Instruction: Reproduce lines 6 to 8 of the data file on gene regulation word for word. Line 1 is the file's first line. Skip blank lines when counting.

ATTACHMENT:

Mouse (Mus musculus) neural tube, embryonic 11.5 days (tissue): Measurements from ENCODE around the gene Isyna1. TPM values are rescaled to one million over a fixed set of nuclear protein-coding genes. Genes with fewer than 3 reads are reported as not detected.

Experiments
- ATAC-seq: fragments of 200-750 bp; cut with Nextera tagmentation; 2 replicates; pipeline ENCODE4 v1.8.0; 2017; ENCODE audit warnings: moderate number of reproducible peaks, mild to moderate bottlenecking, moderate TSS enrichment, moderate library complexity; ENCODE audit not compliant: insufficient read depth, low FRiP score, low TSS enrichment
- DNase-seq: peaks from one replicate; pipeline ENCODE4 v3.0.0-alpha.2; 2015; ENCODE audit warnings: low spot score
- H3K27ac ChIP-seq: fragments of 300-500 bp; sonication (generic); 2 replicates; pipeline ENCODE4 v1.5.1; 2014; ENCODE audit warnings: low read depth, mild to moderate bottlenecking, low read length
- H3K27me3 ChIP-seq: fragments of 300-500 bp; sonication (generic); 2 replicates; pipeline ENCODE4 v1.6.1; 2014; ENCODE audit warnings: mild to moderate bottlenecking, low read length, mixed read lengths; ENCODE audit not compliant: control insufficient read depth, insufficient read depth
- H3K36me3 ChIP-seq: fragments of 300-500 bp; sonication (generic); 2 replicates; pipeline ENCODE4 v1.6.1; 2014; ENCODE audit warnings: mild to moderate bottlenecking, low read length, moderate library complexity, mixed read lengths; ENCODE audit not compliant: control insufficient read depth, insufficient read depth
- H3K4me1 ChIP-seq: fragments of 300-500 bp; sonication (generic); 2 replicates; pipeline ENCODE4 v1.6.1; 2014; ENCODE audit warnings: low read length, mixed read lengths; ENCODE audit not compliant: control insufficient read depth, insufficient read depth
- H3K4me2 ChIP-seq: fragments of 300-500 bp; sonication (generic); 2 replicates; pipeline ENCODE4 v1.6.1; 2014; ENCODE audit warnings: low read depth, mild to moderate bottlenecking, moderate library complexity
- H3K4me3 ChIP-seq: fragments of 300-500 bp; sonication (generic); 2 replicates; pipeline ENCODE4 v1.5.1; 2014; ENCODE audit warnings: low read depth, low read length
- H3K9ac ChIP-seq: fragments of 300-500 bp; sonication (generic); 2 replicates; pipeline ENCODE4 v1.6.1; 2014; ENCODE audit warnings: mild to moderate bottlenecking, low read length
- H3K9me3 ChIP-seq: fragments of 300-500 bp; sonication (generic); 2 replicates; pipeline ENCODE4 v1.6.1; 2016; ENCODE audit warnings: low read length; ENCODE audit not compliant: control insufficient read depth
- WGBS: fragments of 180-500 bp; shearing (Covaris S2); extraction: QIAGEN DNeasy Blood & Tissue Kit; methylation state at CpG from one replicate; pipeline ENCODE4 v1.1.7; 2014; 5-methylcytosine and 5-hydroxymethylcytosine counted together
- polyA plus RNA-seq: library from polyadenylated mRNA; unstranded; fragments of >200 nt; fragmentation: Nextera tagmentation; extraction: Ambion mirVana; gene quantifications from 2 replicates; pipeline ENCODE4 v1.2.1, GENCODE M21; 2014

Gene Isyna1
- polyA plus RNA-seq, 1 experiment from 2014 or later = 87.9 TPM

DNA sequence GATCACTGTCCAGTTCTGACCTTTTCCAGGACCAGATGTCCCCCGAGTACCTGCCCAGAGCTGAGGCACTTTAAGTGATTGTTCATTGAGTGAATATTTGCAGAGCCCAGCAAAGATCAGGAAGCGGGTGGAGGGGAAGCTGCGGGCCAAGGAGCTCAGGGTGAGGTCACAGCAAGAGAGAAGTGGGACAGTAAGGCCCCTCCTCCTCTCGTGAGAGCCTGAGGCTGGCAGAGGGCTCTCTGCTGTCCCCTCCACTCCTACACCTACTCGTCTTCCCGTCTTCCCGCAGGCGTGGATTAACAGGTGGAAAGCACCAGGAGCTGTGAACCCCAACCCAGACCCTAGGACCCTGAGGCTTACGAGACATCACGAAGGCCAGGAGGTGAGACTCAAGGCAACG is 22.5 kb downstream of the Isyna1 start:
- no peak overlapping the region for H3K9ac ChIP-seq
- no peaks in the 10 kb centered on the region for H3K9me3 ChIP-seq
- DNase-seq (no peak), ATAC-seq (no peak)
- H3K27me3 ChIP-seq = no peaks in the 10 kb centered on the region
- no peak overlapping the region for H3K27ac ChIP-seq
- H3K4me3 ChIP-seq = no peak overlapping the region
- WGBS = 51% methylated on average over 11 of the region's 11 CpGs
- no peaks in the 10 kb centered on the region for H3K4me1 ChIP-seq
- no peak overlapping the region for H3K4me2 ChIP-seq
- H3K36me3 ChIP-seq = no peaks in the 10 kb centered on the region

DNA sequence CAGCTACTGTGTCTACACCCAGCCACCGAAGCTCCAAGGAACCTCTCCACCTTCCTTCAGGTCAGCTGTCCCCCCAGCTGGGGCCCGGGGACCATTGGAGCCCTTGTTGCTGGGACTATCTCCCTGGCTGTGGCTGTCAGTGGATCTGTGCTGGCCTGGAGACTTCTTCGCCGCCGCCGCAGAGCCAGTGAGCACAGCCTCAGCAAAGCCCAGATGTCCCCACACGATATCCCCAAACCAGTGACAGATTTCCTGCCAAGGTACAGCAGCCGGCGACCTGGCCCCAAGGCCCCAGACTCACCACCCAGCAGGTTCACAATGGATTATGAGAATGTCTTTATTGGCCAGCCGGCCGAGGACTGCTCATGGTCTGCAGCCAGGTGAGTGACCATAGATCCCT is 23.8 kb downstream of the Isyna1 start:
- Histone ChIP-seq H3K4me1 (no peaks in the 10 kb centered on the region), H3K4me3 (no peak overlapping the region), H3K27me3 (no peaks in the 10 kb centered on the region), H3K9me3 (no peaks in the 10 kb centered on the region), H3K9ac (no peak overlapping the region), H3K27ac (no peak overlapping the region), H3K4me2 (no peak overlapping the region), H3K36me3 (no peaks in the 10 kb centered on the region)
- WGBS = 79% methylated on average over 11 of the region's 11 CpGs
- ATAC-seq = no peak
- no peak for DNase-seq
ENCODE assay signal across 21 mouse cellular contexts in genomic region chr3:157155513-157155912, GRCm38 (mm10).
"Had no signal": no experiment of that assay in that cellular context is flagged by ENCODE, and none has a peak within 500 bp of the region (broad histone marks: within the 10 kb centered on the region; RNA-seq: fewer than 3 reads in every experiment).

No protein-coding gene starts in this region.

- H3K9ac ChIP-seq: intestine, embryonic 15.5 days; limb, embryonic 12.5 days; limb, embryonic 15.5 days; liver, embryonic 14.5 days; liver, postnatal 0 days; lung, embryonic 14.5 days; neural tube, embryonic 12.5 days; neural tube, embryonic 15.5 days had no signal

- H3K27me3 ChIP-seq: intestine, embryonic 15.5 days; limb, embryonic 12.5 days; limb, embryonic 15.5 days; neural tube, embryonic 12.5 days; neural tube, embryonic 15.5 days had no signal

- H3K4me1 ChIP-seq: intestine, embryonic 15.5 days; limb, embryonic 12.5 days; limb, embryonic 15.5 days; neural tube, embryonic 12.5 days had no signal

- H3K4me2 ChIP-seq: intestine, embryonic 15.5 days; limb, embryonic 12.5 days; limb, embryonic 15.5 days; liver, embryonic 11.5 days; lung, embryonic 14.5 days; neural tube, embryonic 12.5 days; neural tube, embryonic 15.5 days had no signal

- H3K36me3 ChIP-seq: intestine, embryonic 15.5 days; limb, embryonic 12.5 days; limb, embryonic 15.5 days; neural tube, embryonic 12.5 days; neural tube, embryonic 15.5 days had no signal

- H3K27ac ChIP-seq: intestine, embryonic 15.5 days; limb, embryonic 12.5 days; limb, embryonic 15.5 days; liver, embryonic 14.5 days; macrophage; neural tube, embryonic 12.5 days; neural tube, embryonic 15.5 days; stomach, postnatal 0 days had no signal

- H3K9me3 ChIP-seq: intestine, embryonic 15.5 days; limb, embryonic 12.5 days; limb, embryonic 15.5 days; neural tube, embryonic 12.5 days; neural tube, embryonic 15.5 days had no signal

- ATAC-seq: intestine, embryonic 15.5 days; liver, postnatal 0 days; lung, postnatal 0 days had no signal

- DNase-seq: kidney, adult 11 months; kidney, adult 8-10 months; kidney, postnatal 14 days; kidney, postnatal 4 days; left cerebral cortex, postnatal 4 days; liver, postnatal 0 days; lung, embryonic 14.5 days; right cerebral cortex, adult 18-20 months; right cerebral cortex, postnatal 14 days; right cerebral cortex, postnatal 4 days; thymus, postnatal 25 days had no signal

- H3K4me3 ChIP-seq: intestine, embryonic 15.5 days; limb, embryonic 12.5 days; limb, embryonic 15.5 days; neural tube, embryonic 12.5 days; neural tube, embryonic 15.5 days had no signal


- H3K27me3 ChIP-seq: fragments of 300-500 bp; sonication (generic); 2 replicates; pipeline ENCODE4 v1.6.1; 2014; ENCODE audit warnings: mild to moderate bottlenecking, low read length, mixed read lengths; ENCODE audit not compliant: control insufficient read depth, insufficient read depth
- H3K36me3 ChIP-seq: fragments of 300-500 bp; sonication (generic); 2 replicates; pipeline ENCODE4 v1.6.1; 2014; ENCODE audit warnings: mild to moderate bottlenecking, low read length, moderate library complexity, mixed read lengths; ENCODE audit not compliant: control insufficient read depth, insufficient read depth
- H3K4me1 ChIP-seq: fragments of 300-500 bp; sonication (generic); 2 replicates; pipeline ENCODE4 v1.6.1; 2014; ENCODE audit warnings: low read length, mixed read lengths; ENCODE audit not compliant: control insufficient read depth, insufficient read depth